- noun the fact of having two meanings.
- noun something heard or seen which can be understood in more than one way, thus resulting in possible confusion
- noun something which is not clearly defined
- An uncertainty in the meaning of provisions of a contract, document or specification. Mere disagreement about the meaning of a provision does not indicate an ambiguity. There must be genuine uncertainty of meaning based on logical interpretation ofthe language used in the contract. Generally, ambiguities in contracts are construed against the drafter of the agreement.
- Uncertainty in a result, or how to interpret it.
- In servo systems, the seeking of more than one null position.
- (written as Ambiguity)
A term used by decision and game theorists in the context of certain kinds of decisions under uncertainty that, from the perspective of subjective utility theory, display a kind of bias in the human psyche. This poses problems for users of expected utility theory.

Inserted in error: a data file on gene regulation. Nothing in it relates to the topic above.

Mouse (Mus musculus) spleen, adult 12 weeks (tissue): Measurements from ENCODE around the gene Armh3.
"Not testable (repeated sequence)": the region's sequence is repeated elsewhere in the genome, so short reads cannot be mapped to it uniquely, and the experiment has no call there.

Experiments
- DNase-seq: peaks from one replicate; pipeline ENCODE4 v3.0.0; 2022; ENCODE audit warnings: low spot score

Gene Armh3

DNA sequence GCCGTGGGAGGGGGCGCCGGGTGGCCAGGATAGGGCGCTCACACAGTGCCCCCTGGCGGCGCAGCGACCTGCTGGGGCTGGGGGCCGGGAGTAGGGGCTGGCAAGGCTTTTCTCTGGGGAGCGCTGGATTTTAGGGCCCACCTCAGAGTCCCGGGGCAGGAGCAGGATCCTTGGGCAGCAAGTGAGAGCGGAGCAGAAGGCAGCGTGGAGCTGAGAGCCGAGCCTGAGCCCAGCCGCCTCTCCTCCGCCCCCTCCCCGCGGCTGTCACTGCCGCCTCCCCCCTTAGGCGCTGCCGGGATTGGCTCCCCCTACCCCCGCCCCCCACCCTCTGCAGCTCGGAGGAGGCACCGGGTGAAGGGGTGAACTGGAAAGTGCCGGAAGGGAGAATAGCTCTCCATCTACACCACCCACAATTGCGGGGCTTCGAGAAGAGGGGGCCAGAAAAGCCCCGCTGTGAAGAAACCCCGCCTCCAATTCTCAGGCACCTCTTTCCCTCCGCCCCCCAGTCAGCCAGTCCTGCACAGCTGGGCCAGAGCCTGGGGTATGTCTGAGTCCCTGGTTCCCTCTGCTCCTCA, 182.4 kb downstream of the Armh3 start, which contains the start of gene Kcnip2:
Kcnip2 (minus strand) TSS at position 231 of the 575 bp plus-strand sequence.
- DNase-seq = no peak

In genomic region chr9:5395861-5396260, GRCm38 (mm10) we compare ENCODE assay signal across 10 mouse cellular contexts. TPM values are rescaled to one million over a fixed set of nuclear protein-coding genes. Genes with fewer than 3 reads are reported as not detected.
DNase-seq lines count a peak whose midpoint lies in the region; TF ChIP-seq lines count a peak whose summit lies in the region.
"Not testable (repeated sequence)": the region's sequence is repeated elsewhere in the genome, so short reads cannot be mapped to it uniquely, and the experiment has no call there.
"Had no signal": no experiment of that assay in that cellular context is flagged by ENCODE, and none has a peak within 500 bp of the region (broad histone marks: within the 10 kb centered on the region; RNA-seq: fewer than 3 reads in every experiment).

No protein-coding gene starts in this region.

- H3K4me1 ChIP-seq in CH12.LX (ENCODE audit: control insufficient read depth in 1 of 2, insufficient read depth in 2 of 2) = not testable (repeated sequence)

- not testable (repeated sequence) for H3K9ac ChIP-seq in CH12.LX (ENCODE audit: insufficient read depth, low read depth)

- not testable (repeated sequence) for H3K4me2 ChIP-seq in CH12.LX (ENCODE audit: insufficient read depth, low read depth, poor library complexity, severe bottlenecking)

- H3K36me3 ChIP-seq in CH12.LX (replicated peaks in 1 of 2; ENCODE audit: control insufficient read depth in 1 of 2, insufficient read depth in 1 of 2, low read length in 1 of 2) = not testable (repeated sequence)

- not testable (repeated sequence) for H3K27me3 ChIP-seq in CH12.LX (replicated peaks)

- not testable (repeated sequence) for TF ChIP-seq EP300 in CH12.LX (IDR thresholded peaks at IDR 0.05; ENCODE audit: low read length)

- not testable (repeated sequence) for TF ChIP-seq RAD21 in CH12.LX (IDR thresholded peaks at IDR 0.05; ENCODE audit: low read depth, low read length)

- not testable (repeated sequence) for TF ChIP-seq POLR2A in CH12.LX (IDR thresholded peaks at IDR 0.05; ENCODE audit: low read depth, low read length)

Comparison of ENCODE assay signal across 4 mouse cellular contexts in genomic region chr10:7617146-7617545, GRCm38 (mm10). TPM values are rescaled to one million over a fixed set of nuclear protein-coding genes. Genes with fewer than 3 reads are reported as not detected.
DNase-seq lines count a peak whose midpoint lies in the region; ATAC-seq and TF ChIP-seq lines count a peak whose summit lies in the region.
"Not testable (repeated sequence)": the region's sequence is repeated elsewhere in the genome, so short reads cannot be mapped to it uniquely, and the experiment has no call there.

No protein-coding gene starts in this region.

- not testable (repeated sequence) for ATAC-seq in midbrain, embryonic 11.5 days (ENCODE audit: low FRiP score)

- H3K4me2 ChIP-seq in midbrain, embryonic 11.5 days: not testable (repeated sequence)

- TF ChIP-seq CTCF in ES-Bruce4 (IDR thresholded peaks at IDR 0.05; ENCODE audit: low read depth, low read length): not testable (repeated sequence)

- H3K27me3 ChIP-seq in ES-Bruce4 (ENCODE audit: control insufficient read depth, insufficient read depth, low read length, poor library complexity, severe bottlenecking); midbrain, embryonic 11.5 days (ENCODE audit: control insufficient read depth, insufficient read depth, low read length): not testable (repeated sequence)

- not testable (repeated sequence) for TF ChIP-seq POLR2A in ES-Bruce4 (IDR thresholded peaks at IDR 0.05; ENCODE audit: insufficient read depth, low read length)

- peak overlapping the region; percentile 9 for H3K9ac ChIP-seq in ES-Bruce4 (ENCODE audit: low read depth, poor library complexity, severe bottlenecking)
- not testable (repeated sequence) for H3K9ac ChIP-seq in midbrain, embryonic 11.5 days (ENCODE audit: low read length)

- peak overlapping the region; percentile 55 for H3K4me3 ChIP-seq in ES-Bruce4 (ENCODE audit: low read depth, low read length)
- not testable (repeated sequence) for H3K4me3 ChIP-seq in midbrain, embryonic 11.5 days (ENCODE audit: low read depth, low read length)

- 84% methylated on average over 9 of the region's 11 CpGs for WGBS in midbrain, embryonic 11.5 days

Suppose there are two urns, each containing 100 balls, which are either red or black. One urn has 50 red and 50 black balls. The proportion of red and black balls in the other urn is unknown. You can draw one ball from one of the urns, without looking, and if you draw a red ball you win a hundred dollars. Which urn would you choose Most people choose the 50-50 urn, even though, if we take the view that there are insufficient reasons for discriminating between the two urns, there is no higher probability of getting a red than by picking from the other urn. When offered 100 dollars for a black ball, they also choose the 50-50 urn. They seem to be averse to the 'ambiguity' represented by the other urn and strongly prefer what is apparently clear-cut. This is also known as the Ellsberg paradox (Ellsberg, 1961).
- synonymUncertainty Aversion
Information & Library Science
- noun confusion arising from double meanings to words or writing
- noun the fact of something being unclear because it can be understood in different ways